Sex differences in risk perception in deep-diving bottlenose dolphins leads to decreased foraging efficiency when exposed to human disturbance

John Symons*, Enrico Pirotta, David Lusseau

*Corresponding author for this work

Research output: Contribution to journalArticle

16 Citations (Scopus)

Abstract

Summary: Individuals make behavioural decisions by weighing potential advantages and costs (e.g. increased food intake vs. increased risk of predation). When animals change their activities in response to a perceived threat, their energetic input may decline. Marine ecotourism, including whale and dolphin watching, is growing globally and cetaceans perceive interactions with tour vessels as a form of risk. Observable behavioural changes need to be linked to bioenergetic effects to determine the potential population consequences of this disturbance. We developed a theoretical optimal dive model for bottlenose dolphins under three potential types of perceived risk resulting from human interactions at the surface (decreasing instantaneous risk, increasing instantaneous risk and no risk). We compared the predictions of these theoretical models to observed dive cycles of foraging male and female dolphins in the presence and absence of tour vessels. We used mixture models to classify dive types and mixed effects models to analyse changes in the interbreath interval of surface and bottom dives and the frequency of estimated bottom dives. Males significantly increased bottom time and performed fewer bottom dives when boats were present, matching predictions of our theoretical model for perceived decreasing instantaneous risk. In contrast, females significantly decreased bottom times and increased the frequency of bottom dives, matching predictions from the model for perceived increasing instantaneous risk. Therefore, our empirical results suggest differences in the perception of risk between sexes. Synthesis and applications. By comparing theoretical predictions with observed dive data, our study suggests that boat interactions during foraging can cause decreased net energy gain over a foraging bout for both sexes, with females being more impacted. The population under study is currently listed as critically endangered. Understanding whether these predicted energetic impacts affect an individual's vital rates will provide a link to the population-level consequences of this disturbance. Previous analytical approaches have failed to capture the costs associated with disturbance during foraging, leading to management recommendations that only protect animals from increased energetic expenditure. We suggest that the current management scheme should be revised to include foraging areas in order to secure the energy intake of animals. By comparing theoretical predictions with observed dive data, our study suggests that boat interactions during foraging can cause decreased net energy gain over a foraging bout for both sexes, with females being more impacted. The population under study is currently listed as critically endangered. Understanding whether these predicted energetic impacts affect an individual's vital rates will provide a link to the population-level consequences of this disturbance. Previous analytical approaches have failed to capture the costs associated with disturbance during foraging, leading to management recommendations that only protect animals from increased energetic expenditure. We suggest that the current management scheme should be revised to include foraging areas in order to secure the energy intake of animals.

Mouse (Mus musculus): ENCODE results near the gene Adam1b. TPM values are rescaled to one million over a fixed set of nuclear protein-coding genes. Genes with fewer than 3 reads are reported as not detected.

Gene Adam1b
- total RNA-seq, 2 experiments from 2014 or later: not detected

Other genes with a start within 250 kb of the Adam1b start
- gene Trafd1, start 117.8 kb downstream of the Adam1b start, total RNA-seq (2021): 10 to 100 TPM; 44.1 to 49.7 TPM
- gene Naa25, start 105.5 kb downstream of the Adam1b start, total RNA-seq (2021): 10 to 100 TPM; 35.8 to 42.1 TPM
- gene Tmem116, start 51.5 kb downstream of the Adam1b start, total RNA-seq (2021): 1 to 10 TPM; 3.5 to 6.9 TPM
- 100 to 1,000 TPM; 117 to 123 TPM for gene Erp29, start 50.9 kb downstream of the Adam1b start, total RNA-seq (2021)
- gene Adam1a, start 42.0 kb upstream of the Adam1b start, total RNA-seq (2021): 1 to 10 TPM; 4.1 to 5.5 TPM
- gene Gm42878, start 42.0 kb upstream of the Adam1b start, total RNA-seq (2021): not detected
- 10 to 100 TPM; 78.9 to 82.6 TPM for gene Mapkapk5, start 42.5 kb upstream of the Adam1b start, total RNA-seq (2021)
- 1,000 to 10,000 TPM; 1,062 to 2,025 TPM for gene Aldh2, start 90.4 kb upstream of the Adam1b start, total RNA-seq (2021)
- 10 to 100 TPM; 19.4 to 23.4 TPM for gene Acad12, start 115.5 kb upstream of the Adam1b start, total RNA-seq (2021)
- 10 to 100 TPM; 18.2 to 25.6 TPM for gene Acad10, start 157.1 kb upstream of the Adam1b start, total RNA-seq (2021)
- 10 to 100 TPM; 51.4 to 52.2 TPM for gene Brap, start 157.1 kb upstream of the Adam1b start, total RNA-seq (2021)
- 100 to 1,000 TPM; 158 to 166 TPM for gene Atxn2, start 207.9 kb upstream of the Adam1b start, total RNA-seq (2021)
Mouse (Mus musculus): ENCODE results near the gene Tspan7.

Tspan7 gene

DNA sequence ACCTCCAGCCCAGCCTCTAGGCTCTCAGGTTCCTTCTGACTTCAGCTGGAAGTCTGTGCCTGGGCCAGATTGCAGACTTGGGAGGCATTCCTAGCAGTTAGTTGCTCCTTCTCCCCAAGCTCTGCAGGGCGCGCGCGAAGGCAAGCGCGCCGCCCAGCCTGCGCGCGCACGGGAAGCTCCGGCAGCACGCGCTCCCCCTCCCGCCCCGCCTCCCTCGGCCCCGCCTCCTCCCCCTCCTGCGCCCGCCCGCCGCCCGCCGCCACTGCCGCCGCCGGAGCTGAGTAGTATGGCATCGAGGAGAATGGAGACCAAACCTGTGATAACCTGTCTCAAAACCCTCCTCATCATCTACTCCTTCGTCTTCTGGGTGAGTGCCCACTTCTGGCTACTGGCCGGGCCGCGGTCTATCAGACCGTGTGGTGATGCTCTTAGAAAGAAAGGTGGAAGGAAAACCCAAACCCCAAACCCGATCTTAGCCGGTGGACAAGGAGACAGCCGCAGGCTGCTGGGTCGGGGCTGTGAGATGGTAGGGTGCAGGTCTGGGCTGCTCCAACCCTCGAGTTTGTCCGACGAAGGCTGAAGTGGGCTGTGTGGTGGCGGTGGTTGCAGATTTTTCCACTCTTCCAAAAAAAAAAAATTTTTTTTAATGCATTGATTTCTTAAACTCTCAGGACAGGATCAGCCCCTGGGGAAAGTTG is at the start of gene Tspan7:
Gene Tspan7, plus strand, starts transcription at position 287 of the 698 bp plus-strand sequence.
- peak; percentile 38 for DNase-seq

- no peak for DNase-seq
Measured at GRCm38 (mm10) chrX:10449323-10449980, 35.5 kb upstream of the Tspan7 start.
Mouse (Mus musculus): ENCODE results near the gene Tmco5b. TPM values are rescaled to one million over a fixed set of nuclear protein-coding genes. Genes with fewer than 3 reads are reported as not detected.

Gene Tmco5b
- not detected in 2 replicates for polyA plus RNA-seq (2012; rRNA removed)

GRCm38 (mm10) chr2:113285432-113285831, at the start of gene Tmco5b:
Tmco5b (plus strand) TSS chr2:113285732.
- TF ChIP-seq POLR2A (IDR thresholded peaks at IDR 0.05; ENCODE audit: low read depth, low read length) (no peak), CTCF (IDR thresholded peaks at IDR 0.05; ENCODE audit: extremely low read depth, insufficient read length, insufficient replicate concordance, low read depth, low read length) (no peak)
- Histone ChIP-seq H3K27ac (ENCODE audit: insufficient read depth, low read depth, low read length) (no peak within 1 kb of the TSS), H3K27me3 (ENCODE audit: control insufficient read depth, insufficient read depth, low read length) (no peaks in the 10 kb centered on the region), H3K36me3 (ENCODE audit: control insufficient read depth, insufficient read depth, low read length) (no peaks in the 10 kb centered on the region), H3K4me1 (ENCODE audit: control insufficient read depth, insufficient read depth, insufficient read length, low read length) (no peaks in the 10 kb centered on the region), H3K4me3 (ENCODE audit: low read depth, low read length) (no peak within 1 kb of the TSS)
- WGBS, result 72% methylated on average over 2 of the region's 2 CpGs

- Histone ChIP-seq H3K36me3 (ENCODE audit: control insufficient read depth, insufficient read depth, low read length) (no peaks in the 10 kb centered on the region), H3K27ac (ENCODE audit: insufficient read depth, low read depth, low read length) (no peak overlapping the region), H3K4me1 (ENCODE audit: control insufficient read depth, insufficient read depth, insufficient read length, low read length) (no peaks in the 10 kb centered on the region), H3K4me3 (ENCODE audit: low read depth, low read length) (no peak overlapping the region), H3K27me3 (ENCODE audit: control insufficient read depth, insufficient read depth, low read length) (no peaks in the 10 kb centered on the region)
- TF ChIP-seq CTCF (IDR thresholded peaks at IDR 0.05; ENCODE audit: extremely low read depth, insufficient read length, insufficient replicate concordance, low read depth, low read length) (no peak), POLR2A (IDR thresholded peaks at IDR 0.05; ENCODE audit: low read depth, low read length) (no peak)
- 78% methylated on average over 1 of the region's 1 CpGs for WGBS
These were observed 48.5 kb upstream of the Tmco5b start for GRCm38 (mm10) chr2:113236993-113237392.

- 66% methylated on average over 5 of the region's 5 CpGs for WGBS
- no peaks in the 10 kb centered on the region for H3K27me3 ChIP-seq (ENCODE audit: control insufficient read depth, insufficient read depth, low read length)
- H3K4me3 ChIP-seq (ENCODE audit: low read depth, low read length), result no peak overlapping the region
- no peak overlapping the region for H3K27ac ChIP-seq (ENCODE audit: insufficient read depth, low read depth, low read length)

Original languageEnglish
Pages (from-to)1584-1592
Number of pages9
JournalJournal of Applied Ecology
Volume51
Issue number6
Early online date6 Oct 2014
DOIs
Publication statusPublished - Dec 2014

Keywords

  • Tursiops truncatus
  • Bioenergetics
  • Consequences of disturbance
  • Dive modelling
  • Ecology of fear
  • PCOD
  • Predation risk

ASJC Scopus subject areas

  • Ecology

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